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The U.S. legal system has much to say about employees’ duty to safeguard their employers’ proprietary or confidential information. Employees entrust a substantial amount of personal identifying information (PII) to their employers, but New Jersey employment laws have not defined employers’ legal duty to keep this information secure nearly as well. A recent decision from the Third Circuit Court of Appeals allows an employee’s privacy lawsuit against her former employer to proceed. The employee alleged negligence and other common-law claims after a data breach allowed hackers to obtain her PII and publish it on the “dark web.”

Most New Jersey employment laws relating to employee privacy address employers’ actions. A law that took effect in 2022, for example, prohibits employers from installing tracking devices on vehicles that employees drive without notifying them first. A 2013 New Jersey law prohibits most employers from compelling employees to provide access to their social media accounts. Federal laws like the Stored Communications Act could apply to employers who access employees’ private email accounts without permission.

An employer’s legal duty to protect employees’ PII from data breaches is less clear. PII may include birthdates, Social Security numbers, driver’s license numbers, and other information that fraudsters often find quite valuable. Identity theft and related crimes are a serious problem, resulting in billion of dollars in losses every year. The Federal Trade Commission (FTC) reports that it received almost 1.4 million reports of identity theft from consumers in 2021.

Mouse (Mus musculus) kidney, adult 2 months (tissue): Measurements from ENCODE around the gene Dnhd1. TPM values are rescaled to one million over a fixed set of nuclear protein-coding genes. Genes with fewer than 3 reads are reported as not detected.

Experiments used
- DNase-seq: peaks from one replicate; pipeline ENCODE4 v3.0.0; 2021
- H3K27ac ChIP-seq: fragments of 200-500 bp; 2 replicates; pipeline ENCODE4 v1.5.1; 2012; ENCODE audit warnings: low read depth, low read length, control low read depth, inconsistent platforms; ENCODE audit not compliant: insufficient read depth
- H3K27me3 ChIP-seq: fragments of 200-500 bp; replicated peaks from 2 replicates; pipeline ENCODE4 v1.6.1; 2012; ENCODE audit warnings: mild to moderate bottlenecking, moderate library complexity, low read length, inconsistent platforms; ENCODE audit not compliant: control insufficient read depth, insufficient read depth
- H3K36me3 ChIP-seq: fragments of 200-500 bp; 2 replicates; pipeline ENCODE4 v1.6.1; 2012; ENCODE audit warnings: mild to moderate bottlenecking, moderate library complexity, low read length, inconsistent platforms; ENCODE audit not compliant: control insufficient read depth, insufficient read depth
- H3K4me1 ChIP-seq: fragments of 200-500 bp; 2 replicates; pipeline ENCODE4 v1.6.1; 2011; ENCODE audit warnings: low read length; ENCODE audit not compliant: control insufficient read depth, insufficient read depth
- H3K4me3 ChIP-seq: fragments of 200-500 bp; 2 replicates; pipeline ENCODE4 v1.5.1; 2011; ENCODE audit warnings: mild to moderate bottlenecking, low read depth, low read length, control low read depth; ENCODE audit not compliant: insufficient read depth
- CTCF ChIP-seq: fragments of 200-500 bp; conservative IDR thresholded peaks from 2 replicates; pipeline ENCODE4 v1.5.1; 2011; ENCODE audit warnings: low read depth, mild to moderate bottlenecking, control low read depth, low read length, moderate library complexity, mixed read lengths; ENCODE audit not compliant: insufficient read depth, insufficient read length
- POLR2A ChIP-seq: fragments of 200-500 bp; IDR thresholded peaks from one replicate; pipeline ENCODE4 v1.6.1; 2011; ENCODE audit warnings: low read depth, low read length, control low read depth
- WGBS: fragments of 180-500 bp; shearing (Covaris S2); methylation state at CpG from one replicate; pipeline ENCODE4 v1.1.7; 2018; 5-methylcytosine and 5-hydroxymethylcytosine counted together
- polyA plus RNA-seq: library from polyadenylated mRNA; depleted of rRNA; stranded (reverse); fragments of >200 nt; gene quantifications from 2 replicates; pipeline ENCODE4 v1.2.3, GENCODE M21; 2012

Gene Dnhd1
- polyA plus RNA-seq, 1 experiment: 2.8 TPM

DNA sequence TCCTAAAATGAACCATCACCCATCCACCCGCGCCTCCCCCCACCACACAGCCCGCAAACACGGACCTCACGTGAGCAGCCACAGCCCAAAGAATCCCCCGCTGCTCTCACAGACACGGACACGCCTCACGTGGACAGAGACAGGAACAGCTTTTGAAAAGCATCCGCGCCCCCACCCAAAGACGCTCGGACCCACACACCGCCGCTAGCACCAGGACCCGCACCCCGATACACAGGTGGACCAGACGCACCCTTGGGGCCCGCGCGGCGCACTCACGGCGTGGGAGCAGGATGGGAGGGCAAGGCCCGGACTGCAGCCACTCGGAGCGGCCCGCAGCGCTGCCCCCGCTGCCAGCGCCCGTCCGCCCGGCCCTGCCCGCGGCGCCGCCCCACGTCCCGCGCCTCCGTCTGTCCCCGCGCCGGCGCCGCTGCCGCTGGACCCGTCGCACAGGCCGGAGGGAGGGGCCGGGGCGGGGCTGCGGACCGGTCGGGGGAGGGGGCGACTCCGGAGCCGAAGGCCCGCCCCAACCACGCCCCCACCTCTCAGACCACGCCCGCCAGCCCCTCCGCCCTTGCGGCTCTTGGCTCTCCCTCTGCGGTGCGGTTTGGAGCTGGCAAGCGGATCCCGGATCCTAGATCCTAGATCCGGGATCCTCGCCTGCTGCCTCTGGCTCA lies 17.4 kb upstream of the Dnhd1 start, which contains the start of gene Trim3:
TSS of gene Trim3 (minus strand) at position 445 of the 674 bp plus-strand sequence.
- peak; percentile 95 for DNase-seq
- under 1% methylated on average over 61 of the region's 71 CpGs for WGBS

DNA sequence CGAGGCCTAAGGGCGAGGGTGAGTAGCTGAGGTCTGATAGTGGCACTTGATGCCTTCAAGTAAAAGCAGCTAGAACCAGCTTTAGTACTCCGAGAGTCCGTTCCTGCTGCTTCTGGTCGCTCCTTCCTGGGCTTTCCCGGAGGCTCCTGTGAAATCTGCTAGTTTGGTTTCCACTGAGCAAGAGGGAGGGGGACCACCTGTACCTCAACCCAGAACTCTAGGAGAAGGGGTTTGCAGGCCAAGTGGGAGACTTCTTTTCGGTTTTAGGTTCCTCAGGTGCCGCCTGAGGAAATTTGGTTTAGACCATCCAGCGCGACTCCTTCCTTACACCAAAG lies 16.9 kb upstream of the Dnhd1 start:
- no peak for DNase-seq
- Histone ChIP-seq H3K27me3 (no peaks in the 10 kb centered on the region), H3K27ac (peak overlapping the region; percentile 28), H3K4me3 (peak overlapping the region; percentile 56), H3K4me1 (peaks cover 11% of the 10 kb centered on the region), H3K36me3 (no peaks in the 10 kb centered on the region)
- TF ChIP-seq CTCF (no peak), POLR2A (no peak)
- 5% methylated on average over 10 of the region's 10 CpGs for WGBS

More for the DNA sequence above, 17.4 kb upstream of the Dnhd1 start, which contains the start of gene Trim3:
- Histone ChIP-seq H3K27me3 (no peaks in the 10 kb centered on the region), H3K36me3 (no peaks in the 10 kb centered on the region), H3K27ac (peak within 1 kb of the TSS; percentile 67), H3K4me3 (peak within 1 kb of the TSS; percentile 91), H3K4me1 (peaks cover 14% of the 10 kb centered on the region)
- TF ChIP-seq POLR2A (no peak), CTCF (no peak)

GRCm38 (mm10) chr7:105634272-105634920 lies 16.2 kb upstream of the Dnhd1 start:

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Federal and state laws limit where someone may file a lawsuit. The court must have the legal authority to hear the case and issue rulings affecting the defendant, known as jurisdiction. The location of the court, known as the venue, must have some connection to the events of the case or either of the parties. In many lawsuits, determining jurisdiction and venue is easy, such as when both parties are located in the same vicinity. New Jersey employment laws apply to employees, employers, and events in New Jersey. It can be more complicated when the events or the parties’ locations cross county or state lines. A recent decision by the Third Circuit Court of Appeals, for example, addressed an employment discrimination and retaliation lawsuit that involved events in both New Jersey and Connecticut.

The New Jersey Law Against Discrimination (NJLAD) bars New Jersey employers from discriminating against employees and job seekers on the basis of a wide range of factors. These include race, religion, sex, disability, and sexual orientation. The statute also prohibits retaliation by employers against employees who report unlawful acts, assist in investigations, or engage in other protected activities. At the federal level, Title VII of the Civil Rights Act of 1964 has similar provisions, although its protections against workplace discrimination are not as broad.

Both of these statutes provide guidance on where employees may file a lawsuit. Title VII states that an individual may file a lawsuit in U.S. district court in the district where:
– The alleged violation occurred;
– Relevant employment records are located;
– The individual would have worked had the unlawful act not occurred; or
– The employer’s main office is located.